lists.openwall.net   lists  /  announce  owl-users  owl-dev  john-users  john-dev  passwdqc-users  popa3d-users  /  oss-security  kernel-hardening  musl  sabotage  tlsify  passwords  /  crypt-dev  xvendor  /  Bugtraq  Full-Disclosure  linux-kernel  linux-netdev  linux-ext4  PHC 
Open Source and information security mailing list archives
 
Hash Suite for Android: free password hash cracker in your pocket
[<prev] [next>] [<thread-prev] [thread-next>] [day] [month] [year] [list]
Date: Wed, 23 Mar 2016 14:09:18 +0100
From: Thomas Pornin <pornin@...et.org>
To: discussions@...sword-hashing.net
Subject: Re: [PHC] hash encryption

On Wed, Mar 23, 2016 at 09:45:10AM +0100, Krisztián Pintér wrote:
> what is the rationale to encrypt the hash?

Though I do not know exactly why Alexander adds such a support, I
know of a rationale for that.

On a system that verifies user passwords for authentication, we need to
store "something": a data element that necessarily allows for offline
dictionary attacks, should it be revealed to attackers. We use
password hashing functions, with all the configurable slowness and
salts, precisely so that such dictionary attacks are made expensive for
attackers.

Now, it so happens that some common methods by which attackers can learn
password hashes are limited in scope. If the attacker steals a complete
backup of the machine, he gets all the data; but if he uses a SQL
injection, then he may get a read access to the server's database only.
Hence the idea of using, in the password hashing process, an additional
secret key that will not be stored in the database (in practice, it
would be in a configuration file on the application server). We
basically want a key K such that:

 -- dictionary attacks are not feasible without key K;
 -- if K is revealed, the security properties of key-less password
    hashing are maintained.

Adding a secret key has sometimes been called "peppering" (as a bad pun
on "salts"). The point of peppering is to try to have better resistance
to attackers who get a partial read-only view of the server's storage;
we also want the secret key to be, indeed, a fixed secret key, because
it will be stored outside of the normal server storage area (the
database) so it should be small and not change. Peppering has its own
drawbacks (it entails key management and associated process for
generation, storage, backup...) but I can understand its appeal. It is a
trade-off between ease of implementation and maintenance, and extra
security in a situation that can plausibly happen (that is, until Web
developers finally learn that SQL prepared statements should always be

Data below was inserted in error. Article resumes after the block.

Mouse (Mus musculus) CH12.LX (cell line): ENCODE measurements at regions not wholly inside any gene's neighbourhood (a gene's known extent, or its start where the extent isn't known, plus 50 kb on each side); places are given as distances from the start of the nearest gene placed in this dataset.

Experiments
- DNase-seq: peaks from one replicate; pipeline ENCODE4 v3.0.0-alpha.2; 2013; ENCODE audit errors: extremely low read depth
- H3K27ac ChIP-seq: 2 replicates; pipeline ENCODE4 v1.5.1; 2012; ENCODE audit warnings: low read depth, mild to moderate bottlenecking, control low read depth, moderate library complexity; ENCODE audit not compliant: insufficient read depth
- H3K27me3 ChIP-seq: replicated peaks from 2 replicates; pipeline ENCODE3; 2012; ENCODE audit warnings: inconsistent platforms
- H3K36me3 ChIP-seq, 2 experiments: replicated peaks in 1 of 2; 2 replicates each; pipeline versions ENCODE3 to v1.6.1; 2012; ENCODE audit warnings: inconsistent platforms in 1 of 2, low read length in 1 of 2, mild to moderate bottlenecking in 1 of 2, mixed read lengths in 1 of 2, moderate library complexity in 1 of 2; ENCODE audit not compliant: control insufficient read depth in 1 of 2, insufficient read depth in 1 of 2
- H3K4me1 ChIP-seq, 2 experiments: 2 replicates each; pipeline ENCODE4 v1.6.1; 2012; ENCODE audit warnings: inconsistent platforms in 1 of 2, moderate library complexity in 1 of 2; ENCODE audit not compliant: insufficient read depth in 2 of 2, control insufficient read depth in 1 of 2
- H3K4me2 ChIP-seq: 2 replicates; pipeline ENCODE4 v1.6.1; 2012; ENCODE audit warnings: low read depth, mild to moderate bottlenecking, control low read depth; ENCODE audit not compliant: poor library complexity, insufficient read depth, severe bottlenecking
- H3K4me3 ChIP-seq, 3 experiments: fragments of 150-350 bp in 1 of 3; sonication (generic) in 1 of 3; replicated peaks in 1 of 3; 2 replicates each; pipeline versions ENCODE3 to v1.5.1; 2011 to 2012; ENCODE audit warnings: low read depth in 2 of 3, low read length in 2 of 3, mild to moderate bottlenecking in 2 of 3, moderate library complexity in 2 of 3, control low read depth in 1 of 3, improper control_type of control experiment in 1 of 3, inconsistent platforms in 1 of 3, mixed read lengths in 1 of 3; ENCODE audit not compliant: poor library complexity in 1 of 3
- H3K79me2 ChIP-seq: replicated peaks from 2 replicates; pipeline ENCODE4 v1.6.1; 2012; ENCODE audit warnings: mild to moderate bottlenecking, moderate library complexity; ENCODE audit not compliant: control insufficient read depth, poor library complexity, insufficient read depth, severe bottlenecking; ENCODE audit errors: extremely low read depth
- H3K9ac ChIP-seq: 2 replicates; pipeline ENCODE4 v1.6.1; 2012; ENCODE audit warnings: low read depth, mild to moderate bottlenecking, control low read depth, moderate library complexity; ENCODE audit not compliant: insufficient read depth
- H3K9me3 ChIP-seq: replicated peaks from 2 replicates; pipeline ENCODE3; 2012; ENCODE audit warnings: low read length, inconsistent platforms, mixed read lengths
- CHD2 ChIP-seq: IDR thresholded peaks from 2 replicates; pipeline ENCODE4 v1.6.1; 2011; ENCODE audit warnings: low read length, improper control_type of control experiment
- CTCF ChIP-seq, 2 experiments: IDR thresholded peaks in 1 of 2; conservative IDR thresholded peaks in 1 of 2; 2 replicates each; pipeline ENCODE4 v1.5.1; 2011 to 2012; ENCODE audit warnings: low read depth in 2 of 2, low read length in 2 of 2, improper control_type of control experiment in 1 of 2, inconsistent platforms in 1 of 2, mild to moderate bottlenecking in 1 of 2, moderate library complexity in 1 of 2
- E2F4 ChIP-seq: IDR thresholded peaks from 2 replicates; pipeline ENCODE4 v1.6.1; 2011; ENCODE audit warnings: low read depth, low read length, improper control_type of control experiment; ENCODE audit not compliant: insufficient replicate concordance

used, dammit).


There are basically four ways to do some peppering over an existing
password hashing function:

 1. Encrypt the password with key K, then hash the encrypted password.
 2. MAC the password with key K, then hash the MAC output.
 3. Hash the password, then encrypt the hash output with key K.
 4. Hash the password, then MAC the hash output with key K.

What Alexander wishes to implement is method 3. Among all four methods,
it is the one which is most easily applied to, and removed from, an
existing system. For the core functionality of verifying passwords,
they are equivalent, but for maintenance, they somewhat differ:

 -- Method 3 and 4 can be applied to an existing set of key-less
 password hashes; methods 1 and 2 cannot (if we want to pepperize an
 existing system with methods 1 or 2, then we must wait for users to log
 on and apply the encryption or MAC at that moment).

 -- Methods 1, 2 and 3 allow for offline work factor increase. If the
 password hashing function has such a feature, and you wish to increase
 the work factor because you bought a faster server, then you can do so
 in a night batch. With method 4, you have to wait for the individual
 users to log on, and do the work factor increase gradually.

None of these elements is really crucial, but I understand that
Alexander would prefer encryption of the hash, since it is the one that
keeps most options open.

Personally I tend to favour MAC-based constructions, because the MAC is
a no-brainer: just use HMAC. HMAC requires no IV and thus has no
catastrophic failure mode (contrary to UMAC or similar systems where IV
reuse is a capital sin); HMAC is also quite tolerant to key reuse (using
the same key for encryption and MAC is not recommanded, but in practice
HMAC will resist such abuse). It is quite hard to get HMAC wrong.


	--Thomas Pornin

Powered by blists - more mailing lists

Powered by Openwall GNU/*/Linux - Powered by OpenVZ